Besides an older man named Kuma, who helps Rinko set up her restaurant, Hermes is Rinko’s only friend. Rinko variously describes the pig as her sister, her child, her foster mother, and her grandmother. Rinko has fed Hermes, slept beside Hermes, and taken care of Hermes when the pig was sick. Rinko celebrated her birthday with Hermes, and Rinko rang in the new year with only Hermes to share her joy. Rinko cried to Hermes when she was sad and tried out new recipes on Hermes when she was excited. Throughout the novel, Hermes has proven capable of a wide range of human emotions; and, in many ways, the pig is a more sympathetic character than Rinko herself.
It is therefore not a little upsetting when Rinko acquiesces to her mother’s request that she kill Hermes.
The end of the novel is composed of a series of scenes depicting Rinko preparing Hermes for her mother’s wedding reception dinner. The author uses cruelly precise language to explain everything from the fear in Hermes’s eyes when the pig realizes she will be killed, to the way the pig struggles against being lead to the slaughterhouse, to the pig’s panic and anger when she is strung upside-down from the ceiling, to the pig’s anguished cries when Rinko slits her throat, to the pig’s futile struggles as she slowly bleeds to death. This goes on for pages. What follows is a loving description of the instruments Rinko uses to skin, gut, and carve Harmes, as well as how these instruments cut and slice into the pig’s body. There is a lot of ripping and tearing and blood, which is all the more disturbing when coupled with Rinko’s tender prostrations of how precious Hermes is to her, and how Hermes is just like a child/sister/mother.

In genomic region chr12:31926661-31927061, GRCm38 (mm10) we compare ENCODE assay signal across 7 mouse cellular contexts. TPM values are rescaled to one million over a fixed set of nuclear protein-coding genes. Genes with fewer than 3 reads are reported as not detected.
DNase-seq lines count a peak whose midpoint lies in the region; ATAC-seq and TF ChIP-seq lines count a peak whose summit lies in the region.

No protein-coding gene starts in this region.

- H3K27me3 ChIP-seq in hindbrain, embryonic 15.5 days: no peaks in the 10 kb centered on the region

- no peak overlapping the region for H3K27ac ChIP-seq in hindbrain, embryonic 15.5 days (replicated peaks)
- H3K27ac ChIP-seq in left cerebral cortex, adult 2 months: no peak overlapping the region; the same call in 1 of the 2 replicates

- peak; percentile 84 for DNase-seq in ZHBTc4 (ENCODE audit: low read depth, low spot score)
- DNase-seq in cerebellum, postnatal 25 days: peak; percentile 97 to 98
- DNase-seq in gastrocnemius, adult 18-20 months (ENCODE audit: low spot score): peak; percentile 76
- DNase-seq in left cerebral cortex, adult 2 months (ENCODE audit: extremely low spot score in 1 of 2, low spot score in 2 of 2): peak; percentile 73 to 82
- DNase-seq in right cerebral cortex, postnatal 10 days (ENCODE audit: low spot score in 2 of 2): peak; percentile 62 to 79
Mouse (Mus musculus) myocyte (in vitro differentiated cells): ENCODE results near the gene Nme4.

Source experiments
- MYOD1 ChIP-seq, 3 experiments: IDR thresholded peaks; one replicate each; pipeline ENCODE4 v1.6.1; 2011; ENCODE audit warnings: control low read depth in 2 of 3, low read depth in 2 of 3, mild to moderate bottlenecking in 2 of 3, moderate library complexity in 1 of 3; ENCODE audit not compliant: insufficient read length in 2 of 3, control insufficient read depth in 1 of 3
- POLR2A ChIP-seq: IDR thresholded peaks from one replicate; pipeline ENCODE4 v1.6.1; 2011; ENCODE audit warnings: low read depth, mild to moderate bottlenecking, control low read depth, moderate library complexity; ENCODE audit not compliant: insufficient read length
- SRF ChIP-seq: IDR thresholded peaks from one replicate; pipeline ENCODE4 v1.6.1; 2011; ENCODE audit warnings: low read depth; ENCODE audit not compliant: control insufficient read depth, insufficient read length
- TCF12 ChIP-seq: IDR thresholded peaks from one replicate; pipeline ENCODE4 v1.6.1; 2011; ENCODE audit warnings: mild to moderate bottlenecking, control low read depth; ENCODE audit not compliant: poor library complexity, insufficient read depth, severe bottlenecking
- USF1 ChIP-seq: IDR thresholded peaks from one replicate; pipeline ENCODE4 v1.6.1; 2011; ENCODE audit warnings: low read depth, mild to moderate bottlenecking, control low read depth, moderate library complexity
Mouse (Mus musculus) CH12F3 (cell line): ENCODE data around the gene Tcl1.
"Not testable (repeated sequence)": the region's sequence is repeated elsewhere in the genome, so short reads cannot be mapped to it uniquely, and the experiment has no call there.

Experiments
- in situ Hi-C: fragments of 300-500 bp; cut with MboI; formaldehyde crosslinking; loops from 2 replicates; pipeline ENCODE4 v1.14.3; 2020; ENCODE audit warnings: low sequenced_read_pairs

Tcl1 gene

This book takes the preparation of food very seriously. However, whereas these food preparation scenes used to be innocent and appetizing…
The rice was cooked a little too soft for my liking, but that didn’t stop me from munching down several mouthfuls and imagining their energy rising from the bottom of my stomach; the energy had come from Kuma’s mother as I’m sure she prepared them with her heart, her soul and kind thoughts for us. So I wasn’t just eating rice. I was taking in her love.
…now they are cruel and disgusting:
Next, I said a final farewell to Hermes’s face and placed it in the middle of the work bench. I took a knife and cut off both ears, planning to use them in a salad. Then I cracked the head in two. As my knife went through her head, it let out a sound like a groan. I was surprised to see that her brain was a lot smaller than I’d expected, and with a different, pearl-like colour to it too.
Pretty gross, right? And this paragraph isn’t even the worst. That particular honor goes to the paragraph in which Rinko muses that Hermes was like a grandmother to her as she pulls out the pig’s intestines.